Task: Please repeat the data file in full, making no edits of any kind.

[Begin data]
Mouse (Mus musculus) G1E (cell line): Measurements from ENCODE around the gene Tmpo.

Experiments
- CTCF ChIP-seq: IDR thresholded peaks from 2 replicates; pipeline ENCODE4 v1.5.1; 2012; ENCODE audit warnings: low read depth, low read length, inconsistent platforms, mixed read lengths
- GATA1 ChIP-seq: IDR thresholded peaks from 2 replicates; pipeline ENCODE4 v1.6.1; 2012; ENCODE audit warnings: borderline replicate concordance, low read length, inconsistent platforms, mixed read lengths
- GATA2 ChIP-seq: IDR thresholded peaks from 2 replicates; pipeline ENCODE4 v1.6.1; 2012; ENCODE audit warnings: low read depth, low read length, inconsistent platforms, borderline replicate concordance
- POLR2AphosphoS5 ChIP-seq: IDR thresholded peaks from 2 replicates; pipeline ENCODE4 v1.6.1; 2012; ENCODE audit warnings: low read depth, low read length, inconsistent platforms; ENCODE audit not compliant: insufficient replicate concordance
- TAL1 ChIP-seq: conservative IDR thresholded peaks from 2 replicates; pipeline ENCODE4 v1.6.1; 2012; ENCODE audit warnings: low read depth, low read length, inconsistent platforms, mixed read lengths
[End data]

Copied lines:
Mouse (Mus musculus) G1E (cell line): Measurements from ENCODE around the gene Tmpo.

Experiments
- CTCF ChIP-seq: IDR thresholded peaks from 2 replicates; pipeline ENCODE4 v1.5.1; 2012; ENCODE audit warnings: low read depth, low read length, inconsistent platforms, mixed read lengths
- GATA1 ChIP-seq: IDR thresholded peaks from 2 replicates; pipeline ENCODE4 v1.6.1; 2012; ENCODE audit warnings: borderline replicate concordance, low read length, inconsistent platforms, mixed read lengths
- GATA2 ChIP-seq: IDR thresholded peaks from 2 replicates; pipeline ENCODE4 v1.6.1; 2012; ENCODE audit warnings: low read depth, low read length, inconsistent platforms, borderline replicate concordance
- POLR2AphosphoS5 ChIP-seq: IDR thresholded peaks from 2 replicates; pipeline ENCODE4 v1.6.1; 2012; ENCODE audit warnings: low read depth, low read length, inconsistent platforms; ENCODE audit not compliant: insufficient replicate concordance
- TAL1 ChIP-seq: conservative IDR thresholded peaks from 2 replicates; pipeline ENCODE4 v1.6.1; 2012; ENCODE audit warnings: low read depth, low read length, inconsistent platforms, mixed read lengths